Jonas, Clare N. and Ward, Jamie (2014) ‘Number-space associations in synaesthesia are not influenced by finger-counting habits’, Journal of Cognitive Psychology, pp. 1-9.
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In many cultures, one of the earliest representations of number to be learned is a finger-counting system. Although most children stop using their fingers to count as they grow more confident with number, traces of this system can still be seen in adulthood. For example, an individual’s finger-counting habits appear to affect the ways in which numbers are implicitly associated with certain areas of space, as inferred from the spatial-numerical association of response codes (SNARC) effect. In this study, we questioned the finger-counting habits of 98 participants who make explicit, idiosyncratic associations between number and space, known as number-space synaesthesia. Unexpectedly, neither handedness nor finger-counting direction (left-to-right or right-to-left) was associated with the relative positions of 1 and 10 in an individual’s number-space synaesthesia. This lack of association between finger-counting styles and number-space synaesthesia layout may result from habitual use of synaesthetic space rather than fingers when learning to count; we offer some testable hypotheses that could assess whether this is the case.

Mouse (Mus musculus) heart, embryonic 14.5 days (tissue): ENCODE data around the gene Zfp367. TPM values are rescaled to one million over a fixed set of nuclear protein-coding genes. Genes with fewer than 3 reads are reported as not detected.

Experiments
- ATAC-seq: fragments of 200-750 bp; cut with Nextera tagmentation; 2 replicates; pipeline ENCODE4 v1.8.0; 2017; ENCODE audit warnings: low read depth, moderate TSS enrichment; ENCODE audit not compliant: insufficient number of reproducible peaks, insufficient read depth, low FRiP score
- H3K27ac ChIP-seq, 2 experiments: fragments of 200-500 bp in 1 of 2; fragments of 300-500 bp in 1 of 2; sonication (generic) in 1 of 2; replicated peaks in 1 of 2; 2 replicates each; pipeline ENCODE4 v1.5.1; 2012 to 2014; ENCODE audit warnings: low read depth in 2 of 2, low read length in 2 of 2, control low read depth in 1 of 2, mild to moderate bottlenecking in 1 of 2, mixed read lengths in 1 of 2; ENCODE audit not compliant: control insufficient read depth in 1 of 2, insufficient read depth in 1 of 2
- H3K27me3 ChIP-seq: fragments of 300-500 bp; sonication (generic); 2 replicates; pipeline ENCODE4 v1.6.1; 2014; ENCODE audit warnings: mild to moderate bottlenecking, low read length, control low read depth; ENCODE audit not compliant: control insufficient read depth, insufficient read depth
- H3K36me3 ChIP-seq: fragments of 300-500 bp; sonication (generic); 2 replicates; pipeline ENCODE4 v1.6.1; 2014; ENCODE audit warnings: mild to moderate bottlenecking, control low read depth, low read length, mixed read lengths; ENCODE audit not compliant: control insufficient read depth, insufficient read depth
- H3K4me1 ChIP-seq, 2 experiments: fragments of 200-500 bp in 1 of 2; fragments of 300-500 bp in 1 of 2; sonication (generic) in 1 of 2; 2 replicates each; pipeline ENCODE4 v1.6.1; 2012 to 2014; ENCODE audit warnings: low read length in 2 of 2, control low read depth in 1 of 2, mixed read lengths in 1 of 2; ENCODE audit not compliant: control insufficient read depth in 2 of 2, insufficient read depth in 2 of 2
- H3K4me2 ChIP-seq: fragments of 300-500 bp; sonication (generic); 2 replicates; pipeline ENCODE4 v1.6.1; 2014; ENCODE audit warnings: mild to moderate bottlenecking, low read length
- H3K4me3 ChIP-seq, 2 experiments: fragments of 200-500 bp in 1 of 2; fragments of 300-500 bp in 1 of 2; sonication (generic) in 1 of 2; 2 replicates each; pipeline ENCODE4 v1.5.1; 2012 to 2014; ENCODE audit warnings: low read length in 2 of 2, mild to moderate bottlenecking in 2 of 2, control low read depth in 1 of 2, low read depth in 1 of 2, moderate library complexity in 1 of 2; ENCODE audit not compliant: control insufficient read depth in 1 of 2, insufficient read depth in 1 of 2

|Divisions:||Schools > Psychology, School of|
|Date Deposited:||11 Feb 2014 16:07|
|Copyright Information:||This is an Author's Accepted Manuscript of an article to be published in the Journal of Cognitive Psychology [copyright Taylor & Francis], available online at: http://www.tandfonline.com/10.1080/20445911.2013.866119|
|Creators:||Jonas, Clare N. and Ward, Jamie|
|Last Modified:||14 Jun 2015 11:11|
|Depositing User:||Stephen Grace|